Whether building one Habitat for Humanity home or trying to revitalize an entire neighborhood, the work goes better when more people help. This all-in-together approach is paying off right now in St. Paul’s Frogtown and Rondo neighborhoods, one area where Twin Cities Habitat for Humanity has focused efforts since the foreclosure crisis. In the past three years, working in just a small cluster of blocks, Habitat for Humanity volunteers have built or rehabbed 11 homes and repaired 11 existing homes through A Brush with Kindness. The positive impact is noticeable, and both hope and neighborhood pride are on the rise. There are far fewer vacant, boarded-up homes than there were at the height of the recession.
All this work is thanks to an outpouring of support from businesses with strong St. Paul ties, local churches, foundations, and residents passionate about seeing their neighborhood become a better place to live. On the corporate side, both Ecolab and PCL were primary sponsors on Habitat homes in St. Paul in 2014. Holy Hammers, a faith coalition that's contributed more than $1M to Twin Cities Habitat's work over the years sponsored a third home. And the Builders Circle, made up of individuals who donate more than $1,000 annually to Twin Cities Habitat, sponsored a fourth home in the neighborhood revitalization zone.
The community groups who’ve joined in these efforts include Frogtown Neighborhood Association, Frogtown Rondo Action Network, Frogtown Rondo Homefund, Community Stabilization Project, and the Aurora St. Anthony Neighborhood Development Corporation. Support has also come from Twin Cities LISC, the Bigelow Foundation, the Mardag Foundation, and the McKnight Foundation.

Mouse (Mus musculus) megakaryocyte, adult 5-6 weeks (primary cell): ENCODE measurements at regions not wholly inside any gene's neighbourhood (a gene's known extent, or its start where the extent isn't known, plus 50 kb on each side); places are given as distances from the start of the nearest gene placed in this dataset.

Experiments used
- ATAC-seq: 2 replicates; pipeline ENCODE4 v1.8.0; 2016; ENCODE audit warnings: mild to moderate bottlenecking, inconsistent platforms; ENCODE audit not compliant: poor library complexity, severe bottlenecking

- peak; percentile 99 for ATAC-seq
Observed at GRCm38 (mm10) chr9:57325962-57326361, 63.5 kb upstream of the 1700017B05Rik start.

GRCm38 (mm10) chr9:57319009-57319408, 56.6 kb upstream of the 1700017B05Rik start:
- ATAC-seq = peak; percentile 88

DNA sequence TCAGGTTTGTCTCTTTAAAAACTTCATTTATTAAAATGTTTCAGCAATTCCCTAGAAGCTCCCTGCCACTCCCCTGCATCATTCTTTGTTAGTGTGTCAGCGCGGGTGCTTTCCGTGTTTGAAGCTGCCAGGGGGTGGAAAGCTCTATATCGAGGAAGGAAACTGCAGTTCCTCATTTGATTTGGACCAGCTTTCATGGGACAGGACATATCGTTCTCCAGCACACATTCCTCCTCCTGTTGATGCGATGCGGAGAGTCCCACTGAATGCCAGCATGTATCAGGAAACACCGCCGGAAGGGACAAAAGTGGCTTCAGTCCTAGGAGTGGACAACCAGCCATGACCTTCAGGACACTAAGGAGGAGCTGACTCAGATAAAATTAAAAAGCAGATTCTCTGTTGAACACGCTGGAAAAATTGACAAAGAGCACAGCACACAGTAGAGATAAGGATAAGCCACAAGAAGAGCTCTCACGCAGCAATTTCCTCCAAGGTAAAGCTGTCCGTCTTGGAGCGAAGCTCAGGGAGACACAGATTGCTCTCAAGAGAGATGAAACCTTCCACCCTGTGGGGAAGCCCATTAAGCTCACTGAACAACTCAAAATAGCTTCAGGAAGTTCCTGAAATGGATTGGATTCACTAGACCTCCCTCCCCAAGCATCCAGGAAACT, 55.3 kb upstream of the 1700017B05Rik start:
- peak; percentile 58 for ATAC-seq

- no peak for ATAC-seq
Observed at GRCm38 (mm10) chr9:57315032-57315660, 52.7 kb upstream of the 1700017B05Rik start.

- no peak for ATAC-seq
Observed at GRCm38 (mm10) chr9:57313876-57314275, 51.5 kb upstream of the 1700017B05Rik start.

Jowhar (pictured above) is excited to be buying a Habitat for Humanity home in Frogtown. The location is perfect for him to either ride the train or his bike to his job in Downtown St. Paul. The green line train is just a block away. Jowhar and his wife have three kids and right now they're living in a crowded one-bedroom apartment in the Riverside neighborhood. They're excited that they'll have space and a yard where their kids can play. Jowhar built homes and made furniture in his native Ethiopia, so his sweat equity hours were extra valuable on site.
Advocacy creates homes
Twin Cities Habitat's advocacy work is also having a significant impact improving the neighborhoods of St. Paul. More than 100 decent, affordable rental units will be created or preserved in the Frogtown and Rondo neighborhood thanks in part to the lobbying that Twin Cities Habitat for Humanity’s green-shirted Housing Heroes did at the State Capitol during the 2014 session. They shared information on how important affordable housing is for communities. Lawmakers got the message and approve $100M in bonding for housing projects. Some of that money will be invested in projects like the BROWNstone building (pictured below) that will be going up along University Avenue in the coming year.
Even when Habitat for Humanity is focused on neighborhood revitalization, volunteers continue to be the lifeblood of the organization. More than 1,500 St. Paul residents volunteered on Habitat for Humanity projects in 2014. The picture below is of Erv (left) and Bill Barrett (right), brothers who've been volunteering with Twin Cities Habitat's St. Paul Regular Crew for decades. Erv estimates he's worked on about 200 Habitat homes over the years. Dedicated volunteers like these two, and all other members of Regular Crews around the metro, are critical to the work of Twin Cities Habitat.
Revitalizing neighborhoods is a slow, continuous process. It doesn't happen over night. Twin Cities Habitat for Humanity is always seeking more partners to join in this work. If the long-term success of St. Paul is important to you, please contact us about being a part of this effort as either a volunteer, a financial donor, or an advocate.